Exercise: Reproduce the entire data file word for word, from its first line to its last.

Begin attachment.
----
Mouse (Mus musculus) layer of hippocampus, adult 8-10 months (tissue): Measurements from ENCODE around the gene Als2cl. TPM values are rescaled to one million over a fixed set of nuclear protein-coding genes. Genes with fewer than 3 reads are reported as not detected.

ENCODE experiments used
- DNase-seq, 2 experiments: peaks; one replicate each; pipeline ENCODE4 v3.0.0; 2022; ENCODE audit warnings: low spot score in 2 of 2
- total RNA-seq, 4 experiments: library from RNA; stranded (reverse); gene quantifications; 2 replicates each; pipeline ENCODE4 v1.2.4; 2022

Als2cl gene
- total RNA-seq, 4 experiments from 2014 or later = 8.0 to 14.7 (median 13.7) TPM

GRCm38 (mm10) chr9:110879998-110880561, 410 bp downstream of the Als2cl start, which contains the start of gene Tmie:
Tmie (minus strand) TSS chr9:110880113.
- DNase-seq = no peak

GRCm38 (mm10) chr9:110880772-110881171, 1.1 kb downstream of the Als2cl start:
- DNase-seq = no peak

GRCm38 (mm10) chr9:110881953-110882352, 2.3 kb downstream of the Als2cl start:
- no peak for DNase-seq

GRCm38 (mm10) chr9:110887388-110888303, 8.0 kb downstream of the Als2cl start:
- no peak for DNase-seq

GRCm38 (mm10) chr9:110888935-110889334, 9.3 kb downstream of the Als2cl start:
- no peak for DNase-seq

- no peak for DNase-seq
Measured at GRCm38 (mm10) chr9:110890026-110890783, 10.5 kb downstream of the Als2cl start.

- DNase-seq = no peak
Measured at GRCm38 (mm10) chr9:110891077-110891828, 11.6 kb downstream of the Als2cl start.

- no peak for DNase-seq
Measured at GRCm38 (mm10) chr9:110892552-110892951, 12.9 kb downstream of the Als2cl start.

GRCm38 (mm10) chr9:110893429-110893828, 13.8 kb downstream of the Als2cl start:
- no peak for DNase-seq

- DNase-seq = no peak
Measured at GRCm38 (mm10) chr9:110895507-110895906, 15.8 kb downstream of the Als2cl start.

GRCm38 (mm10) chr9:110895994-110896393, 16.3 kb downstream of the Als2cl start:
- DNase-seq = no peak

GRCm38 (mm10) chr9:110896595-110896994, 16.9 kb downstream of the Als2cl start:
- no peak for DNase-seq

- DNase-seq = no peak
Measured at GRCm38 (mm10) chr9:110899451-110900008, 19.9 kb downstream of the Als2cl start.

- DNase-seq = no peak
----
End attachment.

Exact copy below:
Mouse (Mus musculus) layer of hippocampus, adult 8-10 months (tissue): Measurements from ENCODE around the gene Als2cl. TPM values are rescaled to one million over a fixed set of nuclear protein-coding genes. Genes with fewer than 3 reads are reported as not detected.

ENCODE experiments used
- DNase-seq, 2 experiments: peaks; one replicate each; pipeline ENCODE4 v3.0.0; 2022; ENCODE audit warnings: low spot score in 2 of 2
- total RNA-seq, 4 experiments: library from RNA; stranded (reverse); gene quantifications; 2 replicates each; pipeline ENCODE4 v1.2.4; 2022

Als2cl gene
- total RNA-seq, 4 experiments from 2014 or later = 8.0 to 14.7 (median 13.7) TPM

GRCm38 (mm10) chr9:110879998-110880561, 410 bp downstream of the Als2cl start, which contains the start of gene Tmie:
Tmie (minus strand) TSS chr9:110880113.
- DNase-seq = no peak

GRCm38 (mm10) chr9:110880772-110881171, 1.1 kb downstream of the Als2cl start:
- DNase-seq = no peak

GRCm38 (mm10) chr9:110881953-110882352, 2.3 kb downstream of the Als2cl start:
- no peak for DNase-seq

GRCm38 (mm10) chr9:110887388-110888303, 8.0 kb downstream of the Als2cl start:
- no peak for DNase-seq

GRCm38 (mm10) chr9:110888935-110889334, 9.3 kb downstream of the Als2cl start:
- no peak for DNase-seq

- no peak for DNase-seq
Measured at GRCm38 (mm10) chr9:110890026-110890783, 10.5 kb downstream of the Als2cl start.

- DNase-seq = no peak
Measured at GRCm38 (mm10) chr9:110891077-110891828, 11.6 kb downstream of the Als2cl start.

- no peak for DNase-seq
Measured at GRCm38 (mm10) chr9:110892552-110892951, 12.9 kb downstream of the Als2cl start.

GRCm38 (mm10) chr9:110893429-110893828, 13.8 kb downstream of the Als2cl start:
- no peak for DNase-seq

- DNase-seq = no peak
Measured at GRCm38 (mm10) chr9:110895507-110895906, 15.8 kb downstream of the Als2cl start.

GRCm38 (mm10) chr9:110895994-110896393, 16.3 kb downstream of the Als2cl start:
- DNase-seq = no peak

GRCm38 (mm10) chr9:110896595-110896994, 16.9 kb downstream of the Als2cl start:
- no peak for DNase-seq

- DNase-seq = no peak
Measured at GRCm38 (mm10) chr9:110899451-110900008, 19.9 kb downstream of the Als2cl start.

- DNase-seq = no peak